Shabbat and Awe of Heaven (Yirat Shamayim)

Rabbi David Sutton January 30, 2019

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In order to recognize and be aware of kedushas Shabbos, the unique sanctity of Shabbos, we need to feel and experience it. Unfortunately, though, most of us usually go through Shabbos without experiencing this holiness. How can we feel this aura of kedushah?


Rabbi Levi Yitzchak Greenwald (Migdalos Merchakim) offers a novel insight in answering this question. The Gemara (Shabbos 10b) says that G-d describes Shabbos as “a wonderful gift in My treasure house.” Every week, we receive a precious gift — Shabbos — that comes to us directly from Hashem’s “treasure house.” As Rabbi Greenwald notes, the Gemara in a different context speaks of something else that is found in the Divine treasury. The Gemara (Berachos 33b) comments that since the destruction of the Beis HaMikdash, all G-d has is otzar shel yiras Shamayim — “a storehouse of yiras Shamayim.” Accordingly, Rabbi Greenwald explains, yiras Shamayim is a prerequisite for experiencing the sanctity of Shabbos. The way we are able to feel the holiness of the day is through enhancing our fear of G-d, which requires advanced preparation prior to the onset of Shabbos.


This is already alluded to in the Zohar, which comments that בראשית, the opening word of the Torah, contains the same letters as ירא שבת — “awe of Shabbos.” Shabbos is integrally bound to yiras Shamayim, and thus the higher we elevate our standards of yiras Shamayim, the more we can feel and experience the holiness of Shabbos.



This connection is also indicated by a pasuk that lists several blessings Hashem will bestow upon Bnei Yisrael: V’haya emunas ite’cha cho’sen yeshuos chochmas vadaas — “The faith of your times will be the strength of your salvations, wisdom and knowledge” (Yeshayah 33:6).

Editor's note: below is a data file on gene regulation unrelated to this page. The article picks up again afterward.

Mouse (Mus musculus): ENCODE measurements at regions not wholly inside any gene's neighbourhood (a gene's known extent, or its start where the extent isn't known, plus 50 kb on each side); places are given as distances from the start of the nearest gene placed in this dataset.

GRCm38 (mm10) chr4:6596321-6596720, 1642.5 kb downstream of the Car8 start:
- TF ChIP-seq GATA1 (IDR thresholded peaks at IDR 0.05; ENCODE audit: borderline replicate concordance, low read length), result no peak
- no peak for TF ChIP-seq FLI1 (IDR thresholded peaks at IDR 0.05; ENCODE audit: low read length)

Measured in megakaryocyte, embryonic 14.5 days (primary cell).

The Gemara (Shabbos 31a) comments that the six terms mentioned in this phrase correspond to the six sections (sedarim) of the Mishnah. The word emunas (faith) corresponds to Seder Zeraim; ite’cha (your times) corresponds to Moed; cho’sen (strength) corresponds to Seder Nashim, as women are the source of our nation’s strength; yeshuos (salvations) corresponds to Seder Nezikin; chachmah (wisdom) corresponds to Seder Kodashim, which requires great wisdom; and daas (knowledge) corresponds to Seder Taharos. According to Kabbalistic teaching, these six sections correspond to the six days of the week: Zeraim corresponds to Sunday, Moed to Monday, and so on. For this reason, those who follow the daily Chok L’Yisrael learning schedule learn Mishnayos from each seder on the corresponding day: Zeraim on Sunday, Moed on Monday, Nashim on Tuesday, Nezikin on Wednesday, Kodashim on Thursday and Taharos on Friday.


This pasuk in Yeshayah concludes, “Fear of G-d, that is man’s treasure house,” and this conclusion corresponds to the seventh day, Shabbos. The day is associated with yiras Shamayim because in order to properly experience its kedushah, we need to first develop yiras Shamayim.



Therefore, our preparations for Shabbos must include not only the physical preparations, such as shopping, cleaning and cooking, but also spiritual preparation. In order to absorb and experience the special sanctity of the day, we need to prepare ourselves ahead of time by enhancing our yiras Shamayim through the study of mussar and contemplating Hashem and our role in this world.


Rabbi Greenwald adds that this association is effective in the opposite direction, as well. As Shabbos relates to the concept of yiras Shamayim, it has the ability to help us grow in this area. Just as a person who visits a perfume shop will leave smelling like perfume, similarly, by experiencing the sanctity of Shabbos we absorb its spiritual “fragrance,” which is yiras Shamayim. Hence, by preparing ourselves before Shabbos through enhancing our yiras Shamayim, we can truly experience the sanctity of Shabbos, which will, in turn, help us advance our yiras Shamayim even further.




Reproduced from Living Shabbos by Rabbi David Sutton

ArtScroll / Mesorah Publications Ltd. Reprinted with permission.